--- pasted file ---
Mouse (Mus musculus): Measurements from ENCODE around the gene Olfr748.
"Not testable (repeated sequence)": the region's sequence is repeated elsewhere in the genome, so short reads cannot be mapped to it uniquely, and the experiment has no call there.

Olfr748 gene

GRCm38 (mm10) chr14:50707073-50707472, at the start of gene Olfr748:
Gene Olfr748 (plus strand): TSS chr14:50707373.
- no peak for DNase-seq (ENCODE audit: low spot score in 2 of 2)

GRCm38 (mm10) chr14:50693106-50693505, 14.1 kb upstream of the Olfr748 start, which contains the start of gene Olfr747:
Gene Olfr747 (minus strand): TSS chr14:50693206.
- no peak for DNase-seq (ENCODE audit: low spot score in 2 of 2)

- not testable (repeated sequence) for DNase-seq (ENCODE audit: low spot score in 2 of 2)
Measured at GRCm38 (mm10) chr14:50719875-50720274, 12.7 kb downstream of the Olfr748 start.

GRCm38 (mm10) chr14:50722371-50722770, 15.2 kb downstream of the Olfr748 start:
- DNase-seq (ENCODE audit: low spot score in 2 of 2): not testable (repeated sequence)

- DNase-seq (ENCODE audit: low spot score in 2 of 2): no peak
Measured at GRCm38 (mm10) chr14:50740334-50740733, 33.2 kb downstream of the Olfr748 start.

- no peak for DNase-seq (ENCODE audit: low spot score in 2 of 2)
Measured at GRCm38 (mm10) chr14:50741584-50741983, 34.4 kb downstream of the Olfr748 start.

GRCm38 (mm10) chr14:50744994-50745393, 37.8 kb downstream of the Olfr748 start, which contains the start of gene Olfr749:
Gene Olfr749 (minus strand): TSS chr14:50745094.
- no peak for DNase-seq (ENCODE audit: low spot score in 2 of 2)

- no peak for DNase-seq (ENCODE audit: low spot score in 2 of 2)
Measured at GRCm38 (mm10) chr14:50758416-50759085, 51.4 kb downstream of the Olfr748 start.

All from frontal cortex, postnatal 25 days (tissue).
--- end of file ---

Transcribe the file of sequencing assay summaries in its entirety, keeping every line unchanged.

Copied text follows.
Mouse (Mus musculus): Measurements from ENCODE around the gene Olfr748.
"Not testable (repeated sequence)": the region's sequence is repeated elsewhere in the genome, so short reads cannot be mapped to it uniquely, and the experiment has no call there.

Olfr748 gene

GRCm38 (mm10) chr14:50707073-50707472, at the start of gene Olfr748:
Gene Olfr748 (plus strand): TSS chr14:50707373.
- no peak for DNase-seq (ENCODE audit: low spot score in 2 of 2)

GRCm38 (mm10) chr14:50693106-50693505, 14.1 kb upstream of the Olfr748 start, which contains the start of gene Olfr747:
Gene Olfr747 (minus strand): TSS chr14:50693206.
- no peak for DNase-seq (ENCODE audit: low spot score in 2 of 2)

- not testable (repeated sequence) for DNase-seq (ENCODE audit: low spot score in 2 of 2)
Measured at GRCm38 (mm10) chr14:50719875-50720274, 12.7 kb downstream of the Olfr748 start.

GRCm38 (mm10) chr14:50722371-50722770, 15.2 kb downstream of the Olfr748 start:
- DNase-seq (ENCODE audit: low spot score in 2 of 2): not testable (repeated sequence)

- DNase-seq (ENCODE audit: low spot score in 2 of 2): no peak
Measured at GRCm38 (mm10) chr14:50740334-50740733, 33.2 kb downstream of the Olfr748 start.

- no peak for DNase-seq (ENCODE audit: low spot score in 2 of 2)
Measured at GRCm38 (mm10) chr14:50741584-50741983, 34.4 kb downstream of the Olfr748 start.

GRCm38 (mm10) chr14:50744994-50745393, 37.8 kb downstream of the Olfr748 start, which contains the start of gene Olfr749:
Gene Olfr749 (minus strand): TSS chr14:50745094.
- no peak for DNase-seq (ENCODE audit: low spot score in 2 of 2)

- no peak for DNase-seq (ENCODE audit: low spot score in 2 of 2)
Measured at GRCm38 (mm10) chr14:50758416-50759085, 51.4 kb downstream of the Olfr748 start.

All from frontal cortex, postnatal 25 days (tissue).